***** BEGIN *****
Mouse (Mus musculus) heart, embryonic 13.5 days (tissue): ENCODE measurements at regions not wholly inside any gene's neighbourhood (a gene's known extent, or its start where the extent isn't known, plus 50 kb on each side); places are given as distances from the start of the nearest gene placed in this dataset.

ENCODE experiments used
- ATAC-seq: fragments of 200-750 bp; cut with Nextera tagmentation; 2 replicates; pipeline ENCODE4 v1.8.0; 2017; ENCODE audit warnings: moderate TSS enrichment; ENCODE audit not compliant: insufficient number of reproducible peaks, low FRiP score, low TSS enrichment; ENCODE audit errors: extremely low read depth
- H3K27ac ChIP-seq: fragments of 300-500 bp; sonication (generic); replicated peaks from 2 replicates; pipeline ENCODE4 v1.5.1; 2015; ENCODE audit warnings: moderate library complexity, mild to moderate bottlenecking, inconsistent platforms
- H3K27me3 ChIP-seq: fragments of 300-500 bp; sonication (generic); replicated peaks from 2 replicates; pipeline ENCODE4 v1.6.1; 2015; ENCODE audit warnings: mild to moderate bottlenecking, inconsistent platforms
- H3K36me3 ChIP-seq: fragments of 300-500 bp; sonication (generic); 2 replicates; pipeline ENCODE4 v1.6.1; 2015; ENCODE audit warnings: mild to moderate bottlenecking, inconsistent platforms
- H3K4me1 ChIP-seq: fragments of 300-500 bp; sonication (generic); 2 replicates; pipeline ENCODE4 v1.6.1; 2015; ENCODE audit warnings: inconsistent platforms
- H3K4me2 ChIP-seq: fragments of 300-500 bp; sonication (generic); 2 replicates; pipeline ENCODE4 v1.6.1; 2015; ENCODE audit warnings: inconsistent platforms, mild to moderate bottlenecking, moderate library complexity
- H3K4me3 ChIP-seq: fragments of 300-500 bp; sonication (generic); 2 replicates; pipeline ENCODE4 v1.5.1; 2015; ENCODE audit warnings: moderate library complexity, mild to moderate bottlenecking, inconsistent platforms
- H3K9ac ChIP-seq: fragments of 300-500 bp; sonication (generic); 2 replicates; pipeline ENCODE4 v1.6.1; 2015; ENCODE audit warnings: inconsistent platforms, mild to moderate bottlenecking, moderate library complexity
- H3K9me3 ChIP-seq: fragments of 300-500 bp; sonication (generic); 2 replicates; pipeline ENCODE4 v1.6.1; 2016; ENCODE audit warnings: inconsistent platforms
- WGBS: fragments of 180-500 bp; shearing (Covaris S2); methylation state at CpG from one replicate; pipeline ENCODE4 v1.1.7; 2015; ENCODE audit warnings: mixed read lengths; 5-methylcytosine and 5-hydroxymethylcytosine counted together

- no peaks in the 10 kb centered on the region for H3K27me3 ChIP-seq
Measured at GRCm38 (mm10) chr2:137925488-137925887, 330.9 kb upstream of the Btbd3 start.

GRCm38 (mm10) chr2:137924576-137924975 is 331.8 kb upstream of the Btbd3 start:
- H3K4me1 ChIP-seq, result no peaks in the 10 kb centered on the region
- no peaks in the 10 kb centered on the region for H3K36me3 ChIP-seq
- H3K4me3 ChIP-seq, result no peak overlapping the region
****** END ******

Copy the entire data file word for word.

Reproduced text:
Mouse (Mus musculus) heart, embryonic 13.5 days (tissue): ENCODE measurements at regions not wholly inside any gene's neighbourhood (a gene's known extent, or its start where the extent isn't known, plus 50 kb on each side); places are given as distances from the start of the nearest gene placed in this dataset.

ENCODE experiments used
- ATAC-seq: fragments of 200-750 bp; cut with Nextera tagmentation; 2 replicates; pipeline ENCODE4 v1.8.0; 2017; ENCODE audit warnings: moderate TSS enrichment; ENCODE audit not compliant: insufficient number of reproducible peaks, low FRiP score, low TSS enrichment; ENCODE audit errors: extremely low read depth
- H3K27ac ChIP-seq: fragments of 300-500 bp; sonication (generic); replicated peaks from 2 replicates; pipeline ENCODE4 v1.5.1; 2015; ENCODE audit warnings: moderate library complexity, mild to moderate bottlenecking, inconsistent platforms
- H3K27me3 ChIP-seq: fragments of 300-500 bp; sonication (generic); replicated peaks from 2 replicates; pipeline ENCODE4 v1.6.1; 2015; ENCODE audit warnings: mild to moderate bottlenecking, inconsistent platforms
- H3K36me3 ChIP-seq: fragments of 300-500 bp; sonication (generic); 2 replicates; pipeline ENCODE4 v1.6.1; 2015; ENCODE audit warnings: mild to moderate bottlenecking, inconsistent platforms
- H3K4me1 ChIP-seq: fragments of 300-500 bp; sonication (generic); 2 replicates; pipeline ENCODE4 v1.6.1; 2015; ENCODE audit warnings: inconsistent platforms
- H3K4me2 ChIP-seq: fragments of 300-500 bp; sonication (generic); 2 replicates; pipeline ENCODE4 v1.6.1; 2015; ENCODE audit warnings: inconsistent platforms, mild to moderate bottlenecking, moderate library complexity
- H3K4me3 ChIP-seq: fragments of 300-500 bp; sonication (generic); 2 replicates; pipeline ENCODE4 v1.5.1; 2015; ENCODE audit warnings: moderate library complexity, mild to moderate bottlenecking, inconsistent platforms
- H3K9ac ChIP-seq: fragments of 300-500 bp; sonication (generic); 2 replicates; pipeline ENCODE4 v1.6.1; 2015; ENCODE audit warnings: inconsistent platforms, mild to moderate bottlenecking, moderate library complexity
- H3K9me3 ChIP-seq: fragments of 300-500 bp; sonication (generic); 2 replicates; pipeline ENCODE4 v1.6.1; 2016; ENCODE audit warnings: inconsistent platforms
- WGBS: fragments of 180-500 bp; shearing (Covaris S2); methylation state at CpG from one replicate; pipeline ENCODE4 v1.1.7; 2015; ENCODE audit warnings: mixed read lengths; 5-methylcytosine and 5-hydroxymethylcytosine counted together

- no peaks in the 10 kb centered on the region for H3K27me3 ChIP-seq
Measured at GRCm38 (mm10) chr2:137925488-137925887, 330.9 kb upstream of the Btbd3 start.

GRCm38 (mm10) chr2:137924576-137924975 is 331.8 kb upstream of the Btbd3 start:
- H3K4me1 ChIP-seq, result no peaks in the 10 kb centered on the region
- no peaks in the 10 kb centered on the region for H3K36me3 ChIP-seq
- H3K4me3 ChIP-seq, result no peak overlapping the region